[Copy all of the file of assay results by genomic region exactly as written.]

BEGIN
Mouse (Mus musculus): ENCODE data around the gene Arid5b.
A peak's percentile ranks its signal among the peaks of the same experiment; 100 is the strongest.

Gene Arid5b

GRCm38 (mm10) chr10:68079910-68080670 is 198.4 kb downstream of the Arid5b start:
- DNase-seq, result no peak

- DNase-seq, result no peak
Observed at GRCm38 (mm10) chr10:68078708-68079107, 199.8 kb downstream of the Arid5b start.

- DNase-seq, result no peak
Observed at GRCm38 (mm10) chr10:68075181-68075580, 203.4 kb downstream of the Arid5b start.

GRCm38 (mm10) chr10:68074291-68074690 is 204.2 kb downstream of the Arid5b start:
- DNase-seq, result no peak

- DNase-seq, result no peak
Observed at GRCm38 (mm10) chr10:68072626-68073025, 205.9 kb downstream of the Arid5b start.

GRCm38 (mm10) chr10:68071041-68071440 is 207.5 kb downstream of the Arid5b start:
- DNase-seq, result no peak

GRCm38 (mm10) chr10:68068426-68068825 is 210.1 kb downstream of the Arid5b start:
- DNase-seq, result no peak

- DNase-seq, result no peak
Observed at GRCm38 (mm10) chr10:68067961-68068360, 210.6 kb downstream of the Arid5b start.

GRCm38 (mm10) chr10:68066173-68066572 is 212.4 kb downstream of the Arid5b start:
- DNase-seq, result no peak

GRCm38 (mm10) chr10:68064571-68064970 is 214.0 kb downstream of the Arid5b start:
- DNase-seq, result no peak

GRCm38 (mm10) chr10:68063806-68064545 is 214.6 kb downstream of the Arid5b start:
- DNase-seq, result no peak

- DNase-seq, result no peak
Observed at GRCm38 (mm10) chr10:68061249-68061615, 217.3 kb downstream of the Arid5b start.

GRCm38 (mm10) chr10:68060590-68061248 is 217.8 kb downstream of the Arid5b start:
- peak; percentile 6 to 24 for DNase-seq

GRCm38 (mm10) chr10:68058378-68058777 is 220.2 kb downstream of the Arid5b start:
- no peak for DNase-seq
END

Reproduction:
Mouse (Mus musculus): ENCODE data around the gene Arid5b.
A peak's percentile ranks its signal among the peaks of the same experiment; 100 is the strongest.

Gene Arid5b

GRCm38 (mm10) chr10:68079910-68080670 is 198.4 kb downstream of the Arid5b start:
- DNase-seq, result no peak

- DNase-seq, result no peak
Observed at GRCm38 (mm10) chr10:68078708-68079107, 199.8 kb downstream of the Arid5b start.

- DNase-seq, result no peak
Observed at GRCm38 (mm10) chr10:68075181-68075580, 203.4 kb downstream of the Arid5b start.

GRCm38 (mm10) chr10:68074291-68074690 is 204.2 kb downstream of the Arid5b start:
- DNase-seq, result no peak

- DNase-seq, result no peak
Observed at GRCm38 (mm10) chr10:68072626-68073025, 205.9 kb downstream of the Arid5b start.

GRCm38 (mm10) chr10:68071041-68071440 is 207.5 kb downstream of the Arid5b start:
- DNase-seq, result no peak

GRCm38 (mm10) chr10:68068426-68068825 is 210.1 kb downstream of the Arid5b start:
- DNase-seq, result no peak

- DNase-seq, result no peak
Observed at GRCm38 (mm10) chr10:68067961-68068360, 210.6 kb downstream of the Arid5b start.

GRCm38 (mm10) chr10:68066173-68066572 is 212.4 kb downstream of the Arid5b start:
- DNase-seq, result no peak

GRCm38 (mm10) chr10:68064571-68064970 is 214.0 kb downstream of the Arid5b start:
- DNase-seq, result no peak

GRCm38 (mm10) chr10:68063806-68064545 is 214.6 kb downstream of the Arid5b start:
- DNase-seq, result no peak

- DNase-seq, result no peak
Observed at GRCm38 (mm10) chr10:68061249-68061615, 217.3 kb downstream of the Arid5b start.

GRCm38 (mm10) chr10:68060590-68061248 is 217.8 kb downstream of the Arid5b start:
- peak; percentile 6 to 24 for DNase-seq

GRCm38 (mm10) chr10:68058378-68058777 is 220.2 kb downstream of the Arid5b start:
- no peak for DNase-seq